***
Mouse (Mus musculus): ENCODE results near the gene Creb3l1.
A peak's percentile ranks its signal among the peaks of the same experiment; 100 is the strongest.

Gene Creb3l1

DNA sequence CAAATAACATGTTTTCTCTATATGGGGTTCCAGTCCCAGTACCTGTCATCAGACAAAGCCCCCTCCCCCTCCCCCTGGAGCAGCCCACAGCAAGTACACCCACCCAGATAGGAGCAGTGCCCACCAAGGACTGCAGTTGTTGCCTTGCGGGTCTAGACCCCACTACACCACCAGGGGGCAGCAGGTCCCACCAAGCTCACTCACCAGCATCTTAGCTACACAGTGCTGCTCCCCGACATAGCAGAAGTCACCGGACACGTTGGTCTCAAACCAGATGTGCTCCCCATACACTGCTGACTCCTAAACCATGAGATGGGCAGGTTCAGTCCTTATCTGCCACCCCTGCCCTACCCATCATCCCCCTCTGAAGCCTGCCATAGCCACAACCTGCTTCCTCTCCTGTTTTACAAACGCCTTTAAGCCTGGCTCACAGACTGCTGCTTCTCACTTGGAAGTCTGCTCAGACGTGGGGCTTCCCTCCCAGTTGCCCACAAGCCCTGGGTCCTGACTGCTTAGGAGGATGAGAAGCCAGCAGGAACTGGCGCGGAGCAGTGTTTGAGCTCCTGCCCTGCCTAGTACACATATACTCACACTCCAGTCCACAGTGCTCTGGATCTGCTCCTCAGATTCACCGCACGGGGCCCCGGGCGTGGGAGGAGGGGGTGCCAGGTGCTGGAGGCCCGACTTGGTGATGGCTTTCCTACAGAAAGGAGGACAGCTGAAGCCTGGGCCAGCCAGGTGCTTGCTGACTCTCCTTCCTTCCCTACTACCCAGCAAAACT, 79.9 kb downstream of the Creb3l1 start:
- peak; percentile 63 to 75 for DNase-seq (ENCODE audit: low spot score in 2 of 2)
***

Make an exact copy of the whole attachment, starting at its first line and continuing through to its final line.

Mouse (Mus musculus): ENCODE results near the gene Creb3l1.
A peak's percentile ranks its signal among the peaks of the same experiment; 100 is the strongest.

Gene Creb3l1

DNA sequence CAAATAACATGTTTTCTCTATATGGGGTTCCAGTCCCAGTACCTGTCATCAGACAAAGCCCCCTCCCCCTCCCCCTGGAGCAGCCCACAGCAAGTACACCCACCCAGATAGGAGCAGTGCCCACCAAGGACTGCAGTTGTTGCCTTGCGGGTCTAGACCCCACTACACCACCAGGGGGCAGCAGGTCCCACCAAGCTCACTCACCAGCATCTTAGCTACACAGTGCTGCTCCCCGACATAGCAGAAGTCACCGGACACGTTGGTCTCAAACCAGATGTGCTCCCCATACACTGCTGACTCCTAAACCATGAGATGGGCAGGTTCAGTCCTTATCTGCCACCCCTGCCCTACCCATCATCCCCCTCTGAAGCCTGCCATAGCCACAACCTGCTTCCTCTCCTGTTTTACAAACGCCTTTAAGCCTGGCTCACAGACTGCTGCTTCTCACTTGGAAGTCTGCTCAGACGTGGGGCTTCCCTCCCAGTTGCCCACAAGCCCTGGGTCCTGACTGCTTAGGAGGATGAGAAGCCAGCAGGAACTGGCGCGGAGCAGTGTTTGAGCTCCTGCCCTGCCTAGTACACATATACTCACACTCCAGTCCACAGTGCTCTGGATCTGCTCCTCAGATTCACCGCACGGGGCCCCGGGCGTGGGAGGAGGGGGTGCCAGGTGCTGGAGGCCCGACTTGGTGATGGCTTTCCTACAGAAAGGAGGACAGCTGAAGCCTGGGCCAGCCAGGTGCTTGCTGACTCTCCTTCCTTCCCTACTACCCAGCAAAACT, 79.9 kb downstream of the Creb3l1 start:
- peak; percentile 63 to 75 for DNase-seq (ENCODE audit: low spot score in 2 of 2)